posted by Thom Holwerda on Mon 7th Sep 2009 17:43 UTC
IconLast week, Culf of Mac published an article showing off some of Snow Leopard's beautiful 512x512 icons, revealing some interesting tidbits about them you could only see when the icons are fully maximised. In this article, I compare some of Snow Leopard's icons to those of Windows 7, and you'll see while both operating systems have beautiful icons, there are some key differences between the styles of these icons. Note that this article contains some large images, so if you're on dial-up, you've been warned.

Windows 7 & Snow Leopard folder icons.

If you compare the two operating system's folder icons, you can already see a few key differences. While both of them clearly sport the traditional folder shape, the Windows 7 icon uses the traditional yellow colour, a colour which is reminiscent of actual, real-world folders. The current folder icon for Windows clearly evolved from the folders used in Windows 95. Mac OS X opts for a speckled blue, reminiscent of recycled paper; a change in Leopard which not exactly met with universal praise.

Windows and Mac OS X also use different methods for indicating folder type; the later embosses an image on the icon, while the former opts for an emblem sticking out of the folder. I personally dislike the Mac method quite deeply, as it can be quite difficult to tell one embossed blob on a folder apart from another. In the pre-Leopard days, the labels were coloured making them much easier to distinguish.

Windows 7 & Snow Leopard drive icons.

Mac OS X has been using more or less the same type of drive icon for a while now, while Microsoft introduced new icons in Vista which carry on in Windows 7. The Mac OS X icon is clearly an internal drive, while the Windows one looks more like an external one to me. For those who are interested: yes, Windows still contains drive icons for not only 3.5" floppy drives, but also 5.25" floppy drives.

Windows 7 & Snow Leopard trash icons.

When looking at the icons used for empty and full recycle bins, the difference in visual style becomes quite clear: Windows is clearly all about the whole glass thing, while Mac OS X opts for a more natural-looking trash bin. When full, the bin in the Mac icon also bulges a little bit (see the red arrow) which further illustrates the fact that the bin is, indeed, full. If I'm not mistaken (please correct me if I am), the trash icons on the Lisa and the original Macintosh did the same thing. The Mac icon is also a bit odd as the 'webbing' on the backside does not continue below the front rim (you barely notice at normal size).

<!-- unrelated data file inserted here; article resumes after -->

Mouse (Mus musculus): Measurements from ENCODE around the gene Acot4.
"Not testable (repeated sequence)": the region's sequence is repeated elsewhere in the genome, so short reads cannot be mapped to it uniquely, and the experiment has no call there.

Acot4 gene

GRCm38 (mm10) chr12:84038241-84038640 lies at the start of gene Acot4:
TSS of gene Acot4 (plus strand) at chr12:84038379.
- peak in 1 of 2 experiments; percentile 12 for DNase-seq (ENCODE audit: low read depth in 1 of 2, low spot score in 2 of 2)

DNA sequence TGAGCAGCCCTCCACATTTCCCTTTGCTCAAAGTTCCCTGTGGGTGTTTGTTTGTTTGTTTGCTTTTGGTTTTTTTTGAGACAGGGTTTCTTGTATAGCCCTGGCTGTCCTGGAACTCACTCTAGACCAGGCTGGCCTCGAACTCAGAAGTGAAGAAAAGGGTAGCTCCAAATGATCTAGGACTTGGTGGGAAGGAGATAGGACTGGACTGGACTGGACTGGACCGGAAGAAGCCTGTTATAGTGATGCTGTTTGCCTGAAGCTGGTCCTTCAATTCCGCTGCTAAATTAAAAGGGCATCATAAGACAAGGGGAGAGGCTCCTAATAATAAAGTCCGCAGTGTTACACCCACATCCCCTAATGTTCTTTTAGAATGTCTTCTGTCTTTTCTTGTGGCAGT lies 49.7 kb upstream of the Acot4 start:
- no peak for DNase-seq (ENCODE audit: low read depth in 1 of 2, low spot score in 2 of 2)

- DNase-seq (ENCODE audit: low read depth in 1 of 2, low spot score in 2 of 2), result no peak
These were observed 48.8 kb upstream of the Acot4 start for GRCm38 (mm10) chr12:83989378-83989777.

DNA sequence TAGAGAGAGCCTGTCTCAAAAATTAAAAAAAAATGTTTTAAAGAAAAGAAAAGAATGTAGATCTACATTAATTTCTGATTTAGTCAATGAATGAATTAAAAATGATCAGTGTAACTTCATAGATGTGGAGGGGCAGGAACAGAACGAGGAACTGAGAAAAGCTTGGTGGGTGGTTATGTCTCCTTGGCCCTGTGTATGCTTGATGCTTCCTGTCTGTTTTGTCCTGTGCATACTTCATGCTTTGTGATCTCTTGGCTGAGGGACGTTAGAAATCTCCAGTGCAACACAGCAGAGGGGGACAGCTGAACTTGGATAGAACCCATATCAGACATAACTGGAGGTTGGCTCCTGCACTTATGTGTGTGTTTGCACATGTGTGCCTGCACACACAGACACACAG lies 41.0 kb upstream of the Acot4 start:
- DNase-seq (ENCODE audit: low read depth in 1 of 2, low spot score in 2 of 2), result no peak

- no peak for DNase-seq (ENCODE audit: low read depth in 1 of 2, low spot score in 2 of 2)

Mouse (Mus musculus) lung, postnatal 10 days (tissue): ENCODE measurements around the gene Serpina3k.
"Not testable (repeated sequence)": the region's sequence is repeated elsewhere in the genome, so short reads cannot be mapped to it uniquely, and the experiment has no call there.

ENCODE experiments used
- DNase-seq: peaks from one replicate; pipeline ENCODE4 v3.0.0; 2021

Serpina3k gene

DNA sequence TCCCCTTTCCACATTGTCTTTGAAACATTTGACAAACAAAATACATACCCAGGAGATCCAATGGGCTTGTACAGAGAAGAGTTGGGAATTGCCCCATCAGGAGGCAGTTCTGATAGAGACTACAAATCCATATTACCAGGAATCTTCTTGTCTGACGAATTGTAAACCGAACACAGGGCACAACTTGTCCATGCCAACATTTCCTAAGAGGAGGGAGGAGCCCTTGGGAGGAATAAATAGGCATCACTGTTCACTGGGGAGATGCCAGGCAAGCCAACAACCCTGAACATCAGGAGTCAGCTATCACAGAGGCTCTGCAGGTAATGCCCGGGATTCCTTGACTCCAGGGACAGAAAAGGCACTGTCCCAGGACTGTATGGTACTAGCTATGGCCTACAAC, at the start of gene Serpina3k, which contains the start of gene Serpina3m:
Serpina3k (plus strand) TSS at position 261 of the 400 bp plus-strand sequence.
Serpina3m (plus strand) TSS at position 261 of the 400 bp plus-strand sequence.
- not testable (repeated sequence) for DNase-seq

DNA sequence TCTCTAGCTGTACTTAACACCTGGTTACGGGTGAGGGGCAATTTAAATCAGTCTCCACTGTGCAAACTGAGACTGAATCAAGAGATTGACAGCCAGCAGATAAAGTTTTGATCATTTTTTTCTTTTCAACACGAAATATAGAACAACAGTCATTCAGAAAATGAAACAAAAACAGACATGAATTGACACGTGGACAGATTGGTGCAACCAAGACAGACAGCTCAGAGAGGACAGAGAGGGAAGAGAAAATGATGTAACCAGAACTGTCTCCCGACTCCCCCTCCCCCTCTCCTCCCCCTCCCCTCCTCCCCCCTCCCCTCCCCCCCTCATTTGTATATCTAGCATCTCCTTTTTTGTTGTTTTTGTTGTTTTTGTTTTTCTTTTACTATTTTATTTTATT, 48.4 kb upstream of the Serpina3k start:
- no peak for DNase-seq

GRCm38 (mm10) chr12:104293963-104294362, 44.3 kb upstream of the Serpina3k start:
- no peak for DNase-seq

Notepad, TextEdit, WordPad.

I chose to compare the editor icons in Windows and Mac OS X to illustrate two specific points. First, while Windows 7 clearly continues the 'glass' style introduced with Windows Vista, it also comes with several icons in a new style, which makes quite a few steps away from the glass idea. The top left icon is Notepad in Windows 7, and it's clearly in 'glass' style, with the transparent front cover. The bottom left icon, labelled 'new style', is the WordPad icon in windows 7, an as you can see, it follows a different style. The control panel and Paint icons sport the same new visual style (and there are a few others scattered throughout the operating system), and if my memory serves me right, this new style did not arrive until the RC build.

The other point I want to make with the text editor icons is a bit more philosophical. As you can see, TextEdit's icon contains text - this is the text used in the "Think Different" TV commercials Apple ran in the late '90s. Little personal and playful touches like this can be found on many icons in Mac OS X, and they illustrate a key difference between the Windows and Mac icons: Windows' icons are mostly strictly utilitarian, while the icons for the Mac often have a more artistic touch.

The fun part of course is that this relates very well to the bigger picture of the two operating systems: Windows is still mostly business-oriented, whereas the Mac is more personal, more artistically oriented. Of course, this is not a law; it's merely a general observation which you can see shining through even in the icon sets.

Control Panel & System Preferences.

The control panel and System Preferences icons are also quite interesting. I find them both examples of icons that do not convey their meaning very well; the Mac one because a bunch of gears doesn't really remind me of settings, and the Windows one because the weird colour scheme makes it quite difficult to make out what, exactly, the icon is showing us (especially at normal size, it's terrible).

Various settings panels icons.

It's fun to see that both Windows and Mac OS X take a clear utilitarian approach to icons used in the control panel and System Preferences. The icons used there must convey their meaning clearly and directly, with little to no room for misinterpretation. Apple obviously draws from its own hardware product portfolio whenever it can.

This was of course just a small selection of icons, but it's interesting nonetheless to see how the two opposing sides look at icons. I do hope that Microsoft switches away from the horrid .ico format, and just stores icon files in glorious 512x512 .png or something, as handling .ico files stuck within .dll or .exe files is a total nightmare.

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